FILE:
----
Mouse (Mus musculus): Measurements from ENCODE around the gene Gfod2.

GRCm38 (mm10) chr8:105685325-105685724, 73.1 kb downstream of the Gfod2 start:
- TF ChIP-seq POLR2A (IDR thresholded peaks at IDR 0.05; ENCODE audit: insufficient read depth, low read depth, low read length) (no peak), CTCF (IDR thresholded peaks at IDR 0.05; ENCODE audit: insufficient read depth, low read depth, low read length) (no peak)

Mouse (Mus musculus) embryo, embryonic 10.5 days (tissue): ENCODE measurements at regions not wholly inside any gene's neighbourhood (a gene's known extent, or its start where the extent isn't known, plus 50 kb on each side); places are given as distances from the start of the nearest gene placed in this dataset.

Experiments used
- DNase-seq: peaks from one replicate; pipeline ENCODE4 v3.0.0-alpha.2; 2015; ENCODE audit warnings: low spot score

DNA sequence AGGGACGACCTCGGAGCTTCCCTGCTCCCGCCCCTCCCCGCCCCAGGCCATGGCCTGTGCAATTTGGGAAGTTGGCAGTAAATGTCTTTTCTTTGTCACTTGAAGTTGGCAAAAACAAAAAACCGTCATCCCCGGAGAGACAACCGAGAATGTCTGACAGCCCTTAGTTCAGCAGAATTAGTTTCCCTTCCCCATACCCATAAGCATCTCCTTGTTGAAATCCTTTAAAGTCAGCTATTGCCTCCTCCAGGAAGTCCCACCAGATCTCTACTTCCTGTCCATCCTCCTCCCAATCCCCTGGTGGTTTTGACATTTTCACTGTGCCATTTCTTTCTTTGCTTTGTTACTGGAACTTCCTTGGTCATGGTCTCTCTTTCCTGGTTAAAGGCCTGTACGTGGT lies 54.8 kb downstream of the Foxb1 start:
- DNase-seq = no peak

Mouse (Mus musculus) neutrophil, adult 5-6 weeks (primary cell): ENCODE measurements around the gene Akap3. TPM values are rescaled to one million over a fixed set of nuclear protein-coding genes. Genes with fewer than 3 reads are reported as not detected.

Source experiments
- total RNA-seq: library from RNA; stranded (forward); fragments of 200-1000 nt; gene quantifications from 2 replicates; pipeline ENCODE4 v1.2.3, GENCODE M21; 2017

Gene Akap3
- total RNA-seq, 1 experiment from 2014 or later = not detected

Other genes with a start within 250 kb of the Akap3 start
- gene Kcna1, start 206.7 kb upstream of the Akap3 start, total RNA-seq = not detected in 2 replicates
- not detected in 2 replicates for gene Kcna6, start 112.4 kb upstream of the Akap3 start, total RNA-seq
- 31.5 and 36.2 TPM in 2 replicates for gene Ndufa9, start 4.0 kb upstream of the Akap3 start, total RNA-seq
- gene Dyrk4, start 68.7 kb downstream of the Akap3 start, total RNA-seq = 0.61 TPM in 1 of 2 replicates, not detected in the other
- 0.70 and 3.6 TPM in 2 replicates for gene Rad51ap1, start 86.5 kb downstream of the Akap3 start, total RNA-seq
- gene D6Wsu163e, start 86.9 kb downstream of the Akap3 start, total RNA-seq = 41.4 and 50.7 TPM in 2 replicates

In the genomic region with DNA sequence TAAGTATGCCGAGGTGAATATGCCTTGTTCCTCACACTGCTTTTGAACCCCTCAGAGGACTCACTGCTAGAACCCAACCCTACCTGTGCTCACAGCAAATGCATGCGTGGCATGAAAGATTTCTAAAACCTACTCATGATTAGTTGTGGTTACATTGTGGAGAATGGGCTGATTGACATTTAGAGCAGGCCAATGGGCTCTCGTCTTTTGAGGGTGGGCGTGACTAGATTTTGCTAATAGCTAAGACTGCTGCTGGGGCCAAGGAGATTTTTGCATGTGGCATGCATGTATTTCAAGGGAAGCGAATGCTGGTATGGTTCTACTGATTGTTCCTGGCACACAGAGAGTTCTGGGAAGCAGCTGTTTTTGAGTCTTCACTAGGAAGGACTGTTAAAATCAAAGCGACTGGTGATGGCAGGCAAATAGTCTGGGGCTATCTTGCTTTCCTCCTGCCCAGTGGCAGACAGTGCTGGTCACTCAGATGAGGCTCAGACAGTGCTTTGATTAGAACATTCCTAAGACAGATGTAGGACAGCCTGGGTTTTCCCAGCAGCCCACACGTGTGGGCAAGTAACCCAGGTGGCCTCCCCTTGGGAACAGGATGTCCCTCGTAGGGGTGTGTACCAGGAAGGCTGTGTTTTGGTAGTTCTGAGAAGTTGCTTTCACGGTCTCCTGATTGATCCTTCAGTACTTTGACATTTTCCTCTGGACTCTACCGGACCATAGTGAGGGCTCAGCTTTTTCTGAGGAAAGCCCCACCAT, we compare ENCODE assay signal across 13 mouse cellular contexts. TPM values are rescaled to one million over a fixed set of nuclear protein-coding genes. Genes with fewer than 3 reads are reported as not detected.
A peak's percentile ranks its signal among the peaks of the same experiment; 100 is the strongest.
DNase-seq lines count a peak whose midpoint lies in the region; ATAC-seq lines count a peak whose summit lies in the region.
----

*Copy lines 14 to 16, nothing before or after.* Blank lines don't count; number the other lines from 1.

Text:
Other genes with a start within 250 kb of the Akap3 start
- gene Kcna1, start 206.7 kb upstream of the Akap3 start, total RNA-seq = not detected in 2 replicates
- not detected in 2 replicates for gene Kcna6, start 112.4 kb upstream of the Akap3 start, total RNA-seq